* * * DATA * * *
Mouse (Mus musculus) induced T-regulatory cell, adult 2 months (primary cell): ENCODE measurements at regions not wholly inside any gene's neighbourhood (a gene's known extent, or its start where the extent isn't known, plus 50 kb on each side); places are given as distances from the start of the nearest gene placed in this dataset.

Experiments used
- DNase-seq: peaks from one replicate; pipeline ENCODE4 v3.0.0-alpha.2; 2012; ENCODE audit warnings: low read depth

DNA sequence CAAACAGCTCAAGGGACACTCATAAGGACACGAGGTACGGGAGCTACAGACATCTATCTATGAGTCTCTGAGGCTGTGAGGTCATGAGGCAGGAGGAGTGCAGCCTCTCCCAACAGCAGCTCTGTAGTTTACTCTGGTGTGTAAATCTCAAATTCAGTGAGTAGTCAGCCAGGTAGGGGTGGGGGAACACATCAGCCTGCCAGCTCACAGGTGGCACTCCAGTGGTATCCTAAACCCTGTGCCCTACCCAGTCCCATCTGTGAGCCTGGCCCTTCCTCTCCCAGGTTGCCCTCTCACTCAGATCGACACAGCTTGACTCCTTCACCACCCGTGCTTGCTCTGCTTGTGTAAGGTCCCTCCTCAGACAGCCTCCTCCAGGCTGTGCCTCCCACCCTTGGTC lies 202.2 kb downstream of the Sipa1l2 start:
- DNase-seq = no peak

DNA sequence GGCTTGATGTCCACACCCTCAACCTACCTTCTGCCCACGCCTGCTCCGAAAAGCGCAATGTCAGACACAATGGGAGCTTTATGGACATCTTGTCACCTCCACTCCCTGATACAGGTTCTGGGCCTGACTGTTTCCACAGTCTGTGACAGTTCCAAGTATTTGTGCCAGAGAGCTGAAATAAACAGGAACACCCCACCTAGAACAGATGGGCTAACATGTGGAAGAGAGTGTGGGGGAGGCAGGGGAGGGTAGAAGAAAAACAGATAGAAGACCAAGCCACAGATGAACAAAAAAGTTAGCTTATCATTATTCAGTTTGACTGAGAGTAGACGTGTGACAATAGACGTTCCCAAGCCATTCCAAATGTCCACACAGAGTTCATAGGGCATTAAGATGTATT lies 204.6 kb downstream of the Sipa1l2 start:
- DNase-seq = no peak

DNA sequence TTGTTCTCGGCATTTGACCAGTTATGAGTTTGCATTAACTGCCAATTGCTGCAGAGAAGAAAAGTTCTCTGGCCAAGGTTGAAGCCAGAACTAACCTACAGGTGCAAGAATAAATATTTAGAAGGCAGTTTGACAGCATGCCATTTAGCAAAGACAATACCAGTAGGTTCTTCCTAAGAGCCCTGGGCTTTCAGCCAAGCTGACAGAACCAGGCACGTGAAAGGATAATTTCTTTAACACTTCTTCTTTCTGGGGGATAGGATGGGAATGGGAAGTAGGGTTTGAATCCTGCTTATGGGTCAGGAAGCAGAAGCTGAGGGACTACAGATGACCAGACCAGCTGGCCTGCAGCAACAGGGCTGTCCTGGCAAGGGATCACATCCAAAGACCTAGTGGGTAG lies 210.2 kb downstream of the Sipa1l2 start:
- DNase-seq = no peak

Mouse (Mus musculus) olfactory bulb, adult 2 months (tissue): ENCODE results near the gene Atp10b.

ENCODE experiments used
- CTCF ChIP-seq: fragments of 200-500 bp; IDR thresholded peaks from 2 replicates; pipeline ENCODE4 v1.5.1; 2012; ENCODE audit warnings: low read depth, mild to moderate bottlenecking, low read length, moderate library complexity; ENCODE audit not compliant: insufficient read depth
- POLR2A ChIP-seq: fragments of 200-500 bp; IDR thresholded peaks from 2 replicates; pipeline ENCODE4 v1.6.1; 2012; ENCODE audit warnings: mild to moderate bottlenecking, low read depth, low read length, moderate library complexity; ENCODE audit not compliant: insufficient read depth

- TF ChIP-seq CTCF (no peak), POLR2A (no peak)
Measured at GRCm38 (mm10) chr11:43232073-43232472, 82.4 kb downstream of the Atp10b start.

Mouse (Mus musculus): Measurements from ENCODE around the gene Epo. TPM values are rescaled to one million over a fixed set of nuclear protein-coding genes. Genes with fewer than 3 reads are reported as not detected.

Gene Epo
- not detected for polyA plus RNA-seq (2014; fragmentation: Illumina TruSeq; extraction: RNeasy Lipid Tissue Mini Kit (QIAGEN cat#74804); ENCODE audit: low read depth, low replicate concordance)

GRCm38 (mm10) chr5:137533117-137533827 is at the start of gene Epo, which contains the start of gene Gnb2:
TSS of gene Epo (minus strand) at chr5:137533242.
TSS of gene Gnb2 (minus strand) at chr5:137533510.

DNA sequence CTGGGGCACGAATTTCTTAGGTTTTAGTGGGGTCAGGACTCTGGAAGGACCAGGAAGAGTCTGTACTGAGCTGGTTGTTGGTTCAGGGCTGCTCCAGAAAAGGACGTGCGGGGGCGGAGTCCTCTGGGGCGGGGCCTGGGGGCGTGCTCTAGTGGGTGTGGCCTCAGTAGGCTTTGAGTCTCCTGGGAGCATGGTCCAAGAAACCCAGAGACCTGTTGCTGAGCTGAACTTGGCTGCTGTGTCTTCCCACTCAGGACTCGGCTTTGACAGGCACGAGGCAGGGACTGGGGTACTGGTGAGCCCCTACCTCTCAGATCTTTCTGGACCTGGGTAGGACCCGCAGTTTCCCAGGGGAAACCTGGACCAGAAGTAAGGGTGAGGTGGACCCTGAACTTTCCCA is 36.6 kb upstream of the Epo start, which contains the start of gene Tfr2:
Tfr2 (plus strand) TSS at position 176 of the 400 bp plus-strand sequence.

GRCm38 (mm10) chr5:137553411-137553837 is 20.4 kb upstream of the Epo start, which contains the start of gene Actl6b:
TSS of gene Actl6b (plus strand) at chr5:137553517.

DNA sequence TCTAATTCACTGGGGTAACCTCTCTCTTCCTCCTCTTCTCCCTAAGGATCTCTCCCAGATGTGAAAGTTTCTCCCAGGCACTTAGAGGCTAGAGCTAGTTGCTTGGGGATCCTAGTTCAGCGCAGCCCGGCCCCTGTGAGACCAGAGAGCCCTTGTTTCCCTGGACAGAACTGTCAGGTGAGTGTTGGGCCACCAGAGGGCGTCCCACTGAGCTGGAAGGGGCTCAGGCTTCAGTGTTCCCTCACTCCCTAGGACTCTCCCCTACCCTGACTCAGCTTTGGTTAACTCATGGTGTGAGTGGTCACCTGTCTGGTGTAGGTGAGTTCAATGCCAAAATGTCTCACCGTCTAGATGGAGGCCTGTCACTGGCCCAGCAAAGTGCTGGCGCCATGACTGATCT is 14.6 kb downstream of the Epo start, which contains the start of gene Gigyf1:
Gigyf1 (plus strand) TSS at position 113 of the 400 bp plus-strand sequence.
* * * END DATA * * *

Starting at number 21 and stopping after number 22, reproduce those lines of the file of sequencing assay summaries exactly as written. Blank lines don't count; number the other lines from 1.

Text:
TSS of gene Gnb2 (minus strand) at chr5:137533510.

DNA sequence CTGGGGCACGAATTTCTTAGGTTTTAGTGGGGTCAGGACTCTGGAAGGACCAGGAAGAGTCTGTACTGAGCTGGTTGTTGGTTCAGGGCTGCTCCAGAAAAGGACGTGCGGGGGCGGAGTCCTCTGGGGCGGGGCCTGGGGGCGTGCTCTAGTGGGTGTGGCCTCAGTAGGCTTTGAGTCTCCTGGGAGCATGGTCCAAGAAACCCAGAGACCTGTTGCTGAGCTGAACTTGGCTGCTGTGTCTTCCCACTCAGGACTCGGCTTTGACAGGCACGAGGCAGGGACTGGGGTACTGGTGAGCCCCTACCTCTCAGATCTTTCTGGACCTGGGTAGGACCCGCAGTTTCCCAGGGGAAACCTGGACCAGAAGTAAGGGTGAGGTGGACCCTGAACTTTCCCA is 36.6 kb upstream of the Epo start, which contains the start of gene Tfr2: